Spacey gives one of his best performances in recent memory, as he somehow makes this truly unlikable character, sympathetic. And though what Abramoff did in real life could never be condoned, Spacey’s character most certainly could. Barry Peppers does a solid job playing in the films words “Abramoff’s evil twin”. Kelly Preston as well, gives a nice supporting role as the wife who reminds Jack not to get in too deep with these crook deals (he should’ve listen, eh?). Still, the great performances that add some nice emotional and comical flourishes, can’t save the films inevitable incoherent and sporadic tone as the picture spirals out of control, trying to infuse serious melo-drama with parodies of other films.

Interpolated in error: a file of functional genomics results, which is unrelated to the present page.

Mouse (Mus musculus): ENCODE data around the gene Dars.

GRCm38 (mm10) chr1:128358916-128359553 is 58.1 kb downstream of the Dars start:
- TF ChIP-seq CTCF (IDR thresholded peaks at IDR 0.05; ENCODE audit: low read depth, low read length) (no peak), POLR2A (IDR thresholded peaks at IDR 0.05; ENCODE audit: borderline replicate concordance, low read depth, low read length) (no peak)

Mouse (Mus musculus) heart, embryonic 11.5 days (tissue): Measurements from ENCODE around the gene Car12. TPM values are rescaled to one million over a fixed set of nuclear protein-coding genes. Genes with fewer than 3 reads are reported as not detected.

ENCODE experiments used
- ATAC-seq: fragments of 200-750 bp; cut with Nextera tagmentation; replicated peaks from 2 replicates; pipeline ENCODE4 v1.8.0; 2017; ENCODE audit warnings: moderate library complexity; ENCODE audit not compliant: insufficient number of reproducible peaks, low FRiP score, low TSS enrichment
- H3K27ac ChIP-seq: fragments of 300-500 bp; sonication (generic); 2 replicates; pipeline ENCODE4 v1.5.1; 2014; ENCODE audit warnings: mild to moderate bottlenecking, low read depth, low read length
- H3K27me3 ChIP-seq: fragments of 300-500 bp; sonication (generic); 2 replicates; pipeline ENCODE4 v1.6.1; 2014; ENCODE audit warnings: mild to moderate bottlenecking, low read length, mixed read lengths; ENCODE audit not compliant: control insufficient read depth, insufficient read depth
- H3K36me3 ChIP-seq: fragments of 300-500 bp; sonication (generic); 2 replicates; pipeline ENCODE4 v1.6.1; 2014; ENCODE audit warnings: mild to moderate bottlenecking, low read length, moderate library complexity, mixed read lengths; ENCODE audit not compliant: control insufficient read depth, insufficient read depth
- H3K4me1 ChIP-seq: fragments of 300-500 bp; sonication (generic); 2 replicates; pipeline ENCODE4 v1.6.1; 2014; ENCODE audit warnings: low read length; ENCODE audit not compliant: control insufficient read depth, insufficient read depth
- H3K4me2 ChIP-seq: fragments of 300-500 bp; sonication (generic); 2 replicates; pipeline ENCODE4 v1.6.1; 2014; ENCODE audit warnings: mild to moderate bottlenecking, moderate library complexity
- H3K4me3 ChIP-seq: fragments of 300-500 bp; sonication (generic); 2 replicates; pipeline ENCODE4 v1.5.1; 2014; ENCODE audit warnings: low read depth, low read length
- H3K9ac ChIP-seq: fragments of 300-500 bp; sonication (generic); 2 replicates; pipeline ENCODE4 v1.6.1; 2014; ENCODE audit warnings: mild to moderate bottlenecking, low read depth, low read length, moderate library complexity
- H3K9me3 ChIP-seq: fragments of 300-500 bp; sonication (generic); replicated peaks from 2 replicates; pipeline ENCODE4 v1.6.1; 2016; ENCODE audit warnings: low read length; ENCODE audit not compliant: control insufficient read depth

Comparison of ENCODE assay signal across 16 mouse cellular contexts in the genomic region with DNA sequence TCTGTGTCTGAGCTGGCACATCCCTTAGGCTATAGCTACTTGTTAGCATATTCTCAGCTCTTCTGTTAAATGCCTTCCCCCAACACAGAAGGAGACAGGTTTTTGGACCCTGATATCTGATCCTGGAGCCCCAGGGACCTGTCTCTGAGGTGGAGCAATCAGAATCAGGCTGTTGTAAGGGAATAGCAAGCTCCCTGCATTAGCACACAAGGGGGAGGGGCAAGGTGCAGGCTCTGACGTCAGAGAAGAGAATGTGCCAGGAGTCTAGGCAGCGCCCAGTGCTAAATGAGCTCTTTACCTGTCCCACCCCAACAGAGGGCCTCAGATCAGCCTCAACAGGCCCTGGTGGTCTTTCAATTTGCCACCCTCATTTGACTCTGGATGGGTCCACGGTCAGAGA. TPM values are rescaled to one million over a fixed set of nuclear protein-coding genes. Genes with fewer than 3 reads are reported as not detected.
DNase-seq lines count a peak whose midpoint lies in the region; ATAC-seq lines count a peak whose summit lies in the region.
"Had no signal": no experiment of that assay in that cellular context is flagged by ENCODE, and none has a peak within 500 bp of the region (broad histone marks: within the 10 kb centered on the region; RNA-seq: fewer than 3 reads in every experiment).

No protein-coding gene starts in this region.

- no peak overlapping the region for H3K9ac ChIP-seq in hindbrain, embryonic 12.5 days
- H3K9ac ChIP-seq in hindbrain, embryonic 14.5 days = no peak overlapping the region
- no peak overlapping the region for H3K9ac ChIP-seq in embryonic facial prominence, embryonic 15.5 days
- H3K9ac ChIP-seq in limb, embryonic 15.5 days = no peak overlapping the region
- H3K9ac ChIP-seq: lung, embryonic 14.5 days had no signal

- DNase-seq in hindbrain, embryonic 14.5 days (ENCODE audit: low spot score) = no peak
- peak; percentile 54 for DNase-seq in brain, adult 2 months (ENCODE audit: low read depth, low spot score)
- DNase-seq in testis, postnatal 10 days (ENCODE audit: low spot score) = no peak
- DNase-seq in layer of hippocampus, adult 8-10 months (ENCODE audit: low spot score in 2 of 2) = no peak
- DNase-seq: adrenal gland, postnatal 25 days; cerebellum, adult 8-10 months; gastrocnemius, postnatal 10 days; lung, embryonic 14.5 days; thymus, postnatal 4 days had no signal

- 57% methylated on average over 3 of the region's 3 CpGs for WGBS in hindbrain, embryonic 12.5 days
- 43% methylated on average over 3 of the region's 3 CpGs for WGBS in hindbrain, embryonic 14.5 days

Casino Jack, through thick and thin, has a hard time figuring out its purpose. As an entertaining bit of escapism, it works. As a bio-picture of this unethical though rather interesting man, it misses the mark. This is a perfect example of a film that contains brilliance, but somehow ends up nowhere near it. Kevin Spacey’s performance is truly special and that alone is worth the watch. Sadly, the pictures plot structure, and inconsistent political narrative, drags down the final product. Conclusively only one statement could truly be justified (and or fit) for this film: Casino Jack, unlike its protagonist, should’ve taken more risks, in almost every considerable area.